Have you ever wanted to speak your mind about how your neighborhood has changed? Take a peek into a Northern Virginia Neighbor’s mind as he explores the changes he’s seen in his neighborhood. The good, the bad and the ugly.
Back in April, an Arlington Resident, Todd P. had some really passionate things to say about what it meant to him to live in a neighborhood where public transit was still apparent, but not dominant and where the feeling of neighborly love and entrepreneurship was still alive and well. What he said really rang out, and I asked him if it was alright if I used his words in a little article and he was all about sharing; it’s taken a while to dig through the old emails, but I’ve found it and here it is.Thanks so much to Todd for letting us get a glimpse of what he felt Arlington used to be like when he first came to the area, and what it has sense become with the influx of development, which may or may not have been smart-growth. Here is a peek into a Northern Virginia neighbor’s thoughts. Keep in mind this was in response to a heated debate about the introduction of the trolley cars in the Columbia Pike Corridor…
“…But building apartment buildings with smaller footprints and larger outdoor parking areas would mean housing costs would rise dramatically and neighborhoods would be even more dominated by large expanses of ugly paved space than they are already. I guess it’s a matter of your point of view. Personally, I think large obnoxious high rise buildings are ugly.
It doesn’t offer enough population density to support any neighborhood stores – especially not the kind of interesting diversity that we’d like to see on the Pike. It doesn’t create the density to support any kind of public transit.
When I moved to Arlington, there was this little hardware store on the corner of Walter Reed and Columbia Pike with a little parking lot behind it. I used to go there to avoid the big box chains for my home supplies…oh wait, there’s a high rise building there now. I also used to enjoy half priced burgers at Cowboy Cafe South, where I could go do my grocery shopping and grab a juicy burger afterwards, with the convenience of parking outside of both in a lot. Hmmm…there’s a high rise building going in there now too.
Some how neighborhoods like Del Ray and Westover support “interesting diversity” without having high rises, a trolley and four 7-Elevens. I go to Del Ray all the time to frequent Cheesetique, Dairy Godmother and Let’s Meat on the Avenue. Westover offers Ayer’s Hardware, Westover Market, Lebanese Taverna and Lost Dog. Both have little post offices and a single 7-Eleven and make due with bus lines that seem to work well.
IMHO that housing pattern is an utter disaster. Density and walkability are excellent characteristics of a city. A car is a glorious luxury for getting out of town and occasionally having to transport a lot of stuff, but using it routinely in your everyday life is a dreadful idea for every reason I can think of.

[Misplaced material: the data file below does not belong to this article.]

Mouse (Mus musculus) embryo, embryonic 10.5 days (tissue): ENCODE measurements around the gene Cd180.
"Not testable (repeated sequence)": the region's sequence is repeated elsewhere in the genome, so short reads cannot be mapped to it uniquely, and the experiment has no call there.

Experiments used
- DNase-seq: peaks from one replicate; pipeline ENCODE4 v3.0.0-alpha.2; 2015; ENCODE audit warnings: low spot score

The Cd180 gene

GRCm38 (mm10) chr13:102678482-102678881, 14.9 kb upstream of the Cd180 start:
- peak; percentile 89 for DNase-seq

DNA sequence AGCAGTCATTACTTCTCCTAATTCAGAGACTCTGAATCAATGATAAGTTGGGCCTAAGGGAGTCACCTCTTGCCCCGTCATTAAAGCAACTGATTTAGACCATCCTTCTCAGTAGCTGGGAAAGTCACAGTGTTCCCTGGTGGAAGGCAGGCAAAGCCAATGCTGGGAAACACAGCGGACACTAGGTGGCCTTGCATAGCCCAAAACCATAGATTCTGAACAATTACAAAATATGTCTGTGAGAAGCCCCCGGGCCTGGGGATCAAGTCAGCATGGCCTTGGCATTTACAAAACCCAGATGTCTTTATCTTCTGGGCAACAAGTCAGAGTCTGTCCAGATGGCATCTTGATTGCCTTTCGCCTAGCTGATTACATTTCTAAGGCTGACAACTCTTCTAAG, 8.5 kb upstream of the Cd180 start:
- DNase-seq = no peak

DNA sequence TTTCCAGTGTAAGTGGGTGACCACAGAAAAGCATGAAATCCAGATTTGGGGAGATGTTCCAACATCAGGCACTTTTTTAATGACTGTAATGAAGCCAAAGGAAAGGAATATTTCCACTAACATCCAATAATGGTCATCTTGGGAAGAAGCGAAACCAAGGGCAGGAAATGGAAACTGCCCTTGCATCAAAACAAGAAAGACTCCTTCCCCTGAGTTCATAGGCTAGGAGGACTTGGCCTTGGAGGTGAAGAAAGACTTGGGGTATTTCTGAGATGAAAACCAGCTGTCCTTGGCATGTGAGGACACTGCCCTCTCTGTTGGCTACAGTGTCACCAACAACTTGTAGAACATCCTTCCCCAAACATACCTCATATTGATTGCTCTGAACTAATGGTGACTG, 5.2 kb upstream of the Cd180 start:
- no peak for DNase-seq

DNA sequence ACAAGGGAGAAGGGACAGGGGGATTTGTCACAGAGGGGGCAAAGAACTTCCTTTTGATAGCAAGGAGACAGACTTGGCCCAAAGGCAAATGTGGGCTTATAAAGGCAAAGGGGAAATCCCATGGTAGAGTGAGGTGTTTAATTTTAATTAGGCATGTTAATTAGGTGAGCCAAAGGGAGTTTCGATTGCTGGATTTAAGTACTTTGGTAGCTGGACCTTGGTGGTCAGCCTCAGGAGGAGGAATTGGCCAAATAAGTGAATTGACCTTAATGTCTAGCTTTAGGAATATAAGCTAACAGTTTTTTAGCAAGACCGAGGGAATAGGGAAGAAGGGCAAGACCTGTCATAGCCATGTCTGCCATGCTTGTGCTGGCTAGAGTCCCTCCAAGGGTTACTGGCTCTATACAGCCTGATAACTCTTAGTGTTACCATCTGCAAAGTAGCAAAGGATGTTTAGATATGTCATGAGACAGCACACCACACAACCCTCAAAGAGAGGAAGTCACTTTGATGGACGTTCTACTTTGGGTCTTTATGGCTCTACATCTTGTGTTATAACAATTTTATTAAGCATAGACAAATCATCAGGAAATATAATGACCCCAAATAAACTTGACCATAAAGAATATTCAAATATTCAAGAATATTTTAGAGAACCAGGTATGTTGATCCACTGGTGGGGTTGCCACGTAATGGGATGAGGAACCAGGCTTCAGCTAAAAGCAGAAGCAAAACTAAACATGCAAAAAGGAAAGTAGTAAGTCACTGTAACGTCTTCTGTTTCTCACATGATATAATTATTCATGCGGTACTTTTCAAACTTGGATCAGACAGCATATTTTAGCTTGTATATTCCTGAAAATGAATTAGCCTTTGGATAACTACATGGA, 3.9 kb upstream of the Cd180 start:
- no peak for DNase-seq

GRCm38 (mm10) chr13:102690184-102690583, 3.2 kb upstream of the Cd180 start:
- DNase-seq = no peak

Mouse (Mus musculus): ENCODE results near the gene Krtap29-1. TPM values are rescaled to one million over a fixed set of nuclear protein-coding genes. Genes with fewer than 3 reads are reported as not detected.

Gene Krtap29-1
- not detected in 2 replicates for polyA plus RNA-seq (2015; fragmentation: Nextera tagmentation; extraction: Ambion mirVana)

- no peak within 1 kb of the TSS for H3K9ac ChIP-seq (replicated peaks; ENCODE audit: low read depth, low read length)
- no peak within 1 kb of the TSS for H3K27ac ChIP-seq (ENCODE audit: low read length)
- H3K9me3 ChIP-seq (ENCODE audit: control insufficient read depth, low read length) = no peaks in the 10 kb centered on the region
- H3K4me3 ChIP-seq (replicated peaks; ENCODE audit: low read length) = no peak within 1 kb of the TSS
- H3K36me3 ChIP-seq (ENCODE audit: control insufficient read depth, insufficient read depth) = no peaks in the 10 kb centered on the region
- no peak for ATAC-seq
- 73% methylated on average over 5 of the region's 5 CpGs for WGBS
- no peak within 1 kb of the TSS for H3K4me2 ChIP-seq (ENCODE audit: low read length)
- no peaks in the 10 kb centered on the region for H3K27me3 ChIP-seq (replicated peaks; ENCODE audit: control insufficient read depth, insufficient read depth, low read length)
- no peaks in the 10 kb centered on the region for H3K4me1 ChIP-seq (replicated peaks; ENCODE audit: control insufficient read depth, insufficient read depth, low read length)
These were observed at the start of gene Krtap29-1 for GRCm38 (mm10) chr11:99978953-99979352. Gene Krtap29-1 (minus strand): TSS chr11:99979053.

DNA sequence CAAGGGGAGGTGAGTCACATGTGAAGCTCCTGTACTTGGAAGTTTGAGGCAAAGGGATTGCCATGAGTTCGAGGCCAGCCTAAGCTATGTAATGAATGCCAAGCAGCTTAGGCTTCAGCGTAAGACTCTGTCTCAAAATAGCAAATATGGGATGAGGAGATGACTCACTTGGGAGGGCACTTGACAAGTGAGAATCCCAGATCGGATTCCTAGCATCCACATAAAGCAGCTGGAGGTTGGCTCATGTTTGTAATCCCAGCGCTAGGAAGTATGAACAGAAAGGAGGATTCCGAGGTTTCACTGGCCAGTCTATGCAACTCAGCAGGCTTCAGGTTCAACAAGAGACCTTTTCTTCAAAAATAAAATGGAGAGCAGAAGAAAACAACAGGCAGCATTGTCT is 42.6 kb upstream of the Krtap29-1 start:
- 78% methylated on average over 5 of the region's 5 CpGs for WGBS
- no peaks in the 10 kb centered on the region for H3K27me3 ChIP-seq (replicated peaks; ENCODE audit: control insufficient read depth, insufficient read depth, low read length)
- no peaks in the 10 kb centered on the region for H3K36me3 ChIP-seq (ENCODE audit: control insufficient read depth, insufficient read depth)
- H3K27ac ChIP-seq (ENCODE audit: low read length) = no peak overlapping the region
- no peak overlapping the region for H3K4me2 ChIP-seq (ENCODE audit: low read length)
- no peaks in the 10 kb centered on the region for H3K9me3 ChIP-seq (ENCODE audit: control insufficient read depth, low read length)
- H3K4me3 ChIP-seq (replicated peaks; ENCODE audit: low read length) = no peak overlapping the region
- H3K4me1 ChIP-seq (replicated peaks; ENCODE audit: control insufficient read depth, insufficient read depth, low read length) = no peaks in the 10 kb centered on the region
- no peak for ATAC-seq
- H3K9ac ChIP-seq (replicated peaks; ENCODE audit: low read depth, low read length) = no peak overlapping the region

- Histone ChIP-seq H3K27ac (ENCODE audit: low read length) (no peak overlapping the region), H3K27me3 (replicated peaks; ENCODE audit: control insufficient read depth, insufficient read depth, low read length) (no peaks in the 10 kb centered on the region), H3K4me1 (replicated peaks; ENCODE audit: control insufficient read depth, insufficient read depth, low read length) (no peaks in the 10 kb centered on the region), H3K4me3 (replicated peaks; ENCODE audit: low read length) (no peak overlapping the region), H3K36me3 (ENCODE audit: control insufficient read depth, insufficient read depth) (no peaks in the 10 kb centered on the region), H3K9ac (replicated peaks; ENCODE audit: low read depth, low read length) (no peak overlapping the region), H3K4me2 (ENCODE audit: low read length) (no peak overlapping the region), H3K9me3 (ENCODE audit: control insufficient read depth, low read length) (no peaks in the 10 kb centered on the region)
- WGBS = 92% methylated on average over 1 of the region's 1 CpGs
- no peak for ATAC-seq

Walkability yes, but density is not a “plus” in my opinion. Last time I checked, Arlington is a county, not a city. When I moved here, if you wanted city living you moved to Rosslyn or Crystal City, but this urban sprawl creeping into what had previously been more residential neighborhoods is a negative. Arlington doesn’t HAVE to bulk up with development. It could choose to keep its small neighborhoods small and retain their personality.
The town I grew up in was 15 miles from New York City yet strictly zoned itself to maintain its small town charm. There was no industrial zoning and commercial zoning was intentionally managed. For instance, they denied permits to fast food restaurants on the main street, so you can tell where the town line is because all of the Burger Kings and Roy Rogers were built the next town over. It has a very walkable main street with diverse buildings, all without high rises or trolleys.
Arlington is choosing density and expensive transit…it’s not a requirement for things you espouse such as walkability and diversity.”
Let us know what you think and feel free to share your experiences, too! What do you think about the way that your Northern community has changed to manage density? Do you think smart growth has been maintained and sustainability has been factored in? We want to know; share your comments here or find us on facebook.
Tags: Ayer's Hardware, big box chains, Density, high rise buildings, housing costs, interesting diversity, Lebanese Taverna and Lost Dog, neighborhood stores, Northern virginia real estate, population density, smaller footprints, sustainable buildilng, trolley car on Columbia Pike, walkability, Westover Market